….so, a few months ago, my friend and fellow Hope creative writing alum Katie Budris (sidenote: the photo in that post was one I took on film in 2006, when she visited Schenectady, NY, where I was living at the time) asked me to participate in a blog hop with her. I asked a few people to keep this going and participate with me, but it was a crazy point in the semester and I had no takers. I just realized I didn’t hit publish while I was waiting for responses, and well, here we are.
Not much has changed, so I’m posting this now. Creative friends, if you want to join after the fact, let me know!
Some thoughts on my writing and photography these days….
I am preparing a collection of essays that I hope will be part of a graduate school application and eventually a full-length manuscript. Part of this process will involve submitting for publication in journals, which terrifies me. I completed an undergraduate degree in English with creative writing emphasis a decade ago (!!!) and chose not to pursue graduate school at the time because I felt burnt out and like I hadn’t really had material to begin with. I’m very grateful for the experience as it was a workshop-intensive curriculum that taught me how to give and receive constructive criticism on my work, and I do feel I grew as a writer during those four years. But I left knowing I needed to just go live, and let the stories accumulate.
And, they have. I now feel like I have more stories than I have time to write, which is a new and frustrating problem! I have three children and work fulltime as a commercial photographer, which leaves exactly no time for writing unless I drag myself out of bed in the morning to do it. And that’s what I’m trying to do. I largely failed this summer, but I did write and am working on making it more disciplined practice. I have a finished room in my attic that’s my art/craft/writing studio. I’ve had this space for five years and have let it just scare the shit out of me, seriously. I have gone out of my way to avoid this room. And I have only just realized how much time I wasted, that I could have been up here writing (where I am now) in this little haven all this time. So last weekend, I took a few hours to clean it out, to prepare surfaces and organize things, and create up here.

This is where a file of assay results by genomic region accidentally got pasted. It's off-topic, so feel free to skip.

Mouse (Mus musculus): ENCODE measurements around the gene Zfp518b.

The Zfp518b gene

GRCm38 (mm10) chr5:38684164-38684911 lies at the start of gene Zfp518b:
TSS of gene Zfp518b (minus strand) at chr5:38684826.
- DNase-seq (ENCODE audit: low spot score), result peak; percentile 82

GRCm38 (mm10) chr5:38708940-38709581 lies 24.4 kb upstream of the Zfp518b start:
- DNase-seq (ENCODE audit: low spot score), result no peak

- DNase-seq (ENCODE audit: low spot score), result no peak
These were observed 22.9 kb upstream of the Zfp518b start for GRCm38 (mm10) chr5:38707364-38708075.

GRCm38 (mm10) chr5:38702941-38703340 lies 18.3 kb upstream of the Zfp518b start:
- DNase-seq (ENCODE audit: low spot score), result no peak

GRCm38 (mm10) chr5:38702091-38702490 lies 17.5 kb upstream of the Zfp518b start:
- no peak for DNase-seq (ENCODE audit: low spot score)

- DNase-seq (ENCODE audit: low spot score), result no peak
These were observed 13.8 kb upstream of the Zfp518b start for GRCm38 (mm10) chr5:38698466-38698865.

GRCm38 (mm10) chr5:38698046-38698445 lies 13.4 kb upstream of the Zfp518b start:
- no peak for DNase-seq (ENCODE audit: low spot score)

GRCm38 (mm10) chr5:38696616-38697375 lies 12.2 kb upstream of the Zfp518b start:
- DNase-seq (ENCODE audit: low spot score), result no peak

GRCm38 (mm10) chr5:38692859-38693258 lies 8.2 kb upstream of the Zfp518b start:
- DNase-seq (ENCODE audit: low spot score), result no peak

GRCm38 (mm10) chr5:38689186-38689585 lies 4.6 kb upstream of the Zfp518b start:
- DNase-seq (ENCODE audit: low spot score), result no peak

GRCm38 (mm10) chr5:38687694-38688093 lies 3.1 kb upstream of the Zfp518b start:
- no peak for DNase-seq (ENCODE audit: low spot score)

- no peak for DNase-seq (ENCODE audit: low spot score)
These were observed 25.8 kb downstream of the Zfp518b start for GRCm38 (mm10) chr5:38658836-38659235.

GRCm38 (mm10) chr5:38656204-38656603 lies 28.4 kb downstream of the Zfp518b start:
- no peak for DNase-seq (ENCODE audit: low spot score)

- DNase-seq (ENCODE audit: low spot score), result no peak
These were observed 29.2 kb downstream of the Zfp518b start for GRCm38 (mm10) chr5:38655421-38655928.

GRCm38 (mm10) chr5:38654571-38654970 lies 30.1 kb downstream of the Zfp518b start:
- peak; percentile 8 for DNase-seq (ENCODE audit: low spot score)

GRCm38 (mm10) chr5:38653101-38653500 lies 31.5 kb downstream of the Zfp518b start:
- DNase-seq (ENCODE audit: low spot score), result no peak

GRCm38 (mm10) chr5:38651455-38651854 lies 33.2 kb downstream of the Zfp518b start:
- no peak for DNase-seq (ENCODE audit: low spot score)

My writing is almost entirely creative non-fiction. I want to write lines that snap. I want to pull from my life experience and write a story that hums, that is beautiful and tightly written. Most of it will draw from my feeling of being constantly between cultures and never fully in one (I am half-Cuban, and my husband was born in Pakistan). Identity politics matter a lot to me, as well as the varied details that make us human: how we dress, what we eat, and why.
I just finished re-reading Naomi Shahib Nye’s short non-fiction piece “Mint Snowball,” and it’s this sort of poetic essay that I’m most drawn to, I think partly because I can’t really give up poetry and am still writing some in the background. And maybe publish that, but it’s not really my focus at the moment. But I do think and write and photograph like a poet, zooming in on these glowy or messy little moments that focus in on a tight glimmer of the human experience.
Perhaps the “how is your work different” question is the one that stumps me most, about my writing and my photography. I spent a lot of years comparing myself to other writers in my program, or to other photographers locally, and that always makes me feel about two inches tall and like an untalented hack. So lately I’ve tried to focus on making my work really sing on its own, to focus on creating and presenting work to the world that I feel is polished and completed according to my standards for that project, and to worry much less about how it’s received or whether it’s different. For instance, a few years ago I started to try to only use my own editing process for photos, because I was worrying too much about the trends of portrait photography. That’s really allowed me to relax into my work.
For both writing and photography, I’ve found it’s really important to know the craft. I’ve spent a lot of time on learning off-camera lighting, for instance, so that I can worry less about technical concerns and more about the photo session at hand. It’s a really great feeling to walk into a shoot and know that I can usually creatively handle the lighting even if it’s not what I expect. For writing, it means reading more poetry and creative non-fiction to get back in that rhythm. And writing, often and freely. And need to go back to revisit some grammar rules that I’ve noticed are growing rusty in my craft!
At my office at work, I taped William Stafford’s poem “How These Words Happened” to my wall. And I’ve listened over and over to interviews with Natasha Trethewey and Elizabeth Alexander, loving how they talk about their craft and words and inspiration. Alexander talks about being a mother, too, about women who have written around the kitchen table.
Oh, and I’ve listened to PoetryFoundation.org’s recording of Gwendolyn Brooks’ “Children of the Poor” close to 50 times in the past couple of months. The reading is beautiful — I don’t know who is reading it, but his voice is emphatic and sonorous and lovely — and every time I hear it, I notice something new she’s done with language.
Why do I work? I think beause I have to, because ever since I was old enough to write, I’ve strung words together. I still have a book of poems I wrote as a kid, and what cracks me up is that there’s a poem about snow. I grew up in north Georgia and probably only ever saw a dusting, so maybe it was reading Little House on the Prairie so many times, but there it is: lines about snow falling.
Writing and telling stories is my way of relating to the world, and trying to understand what I see and experience.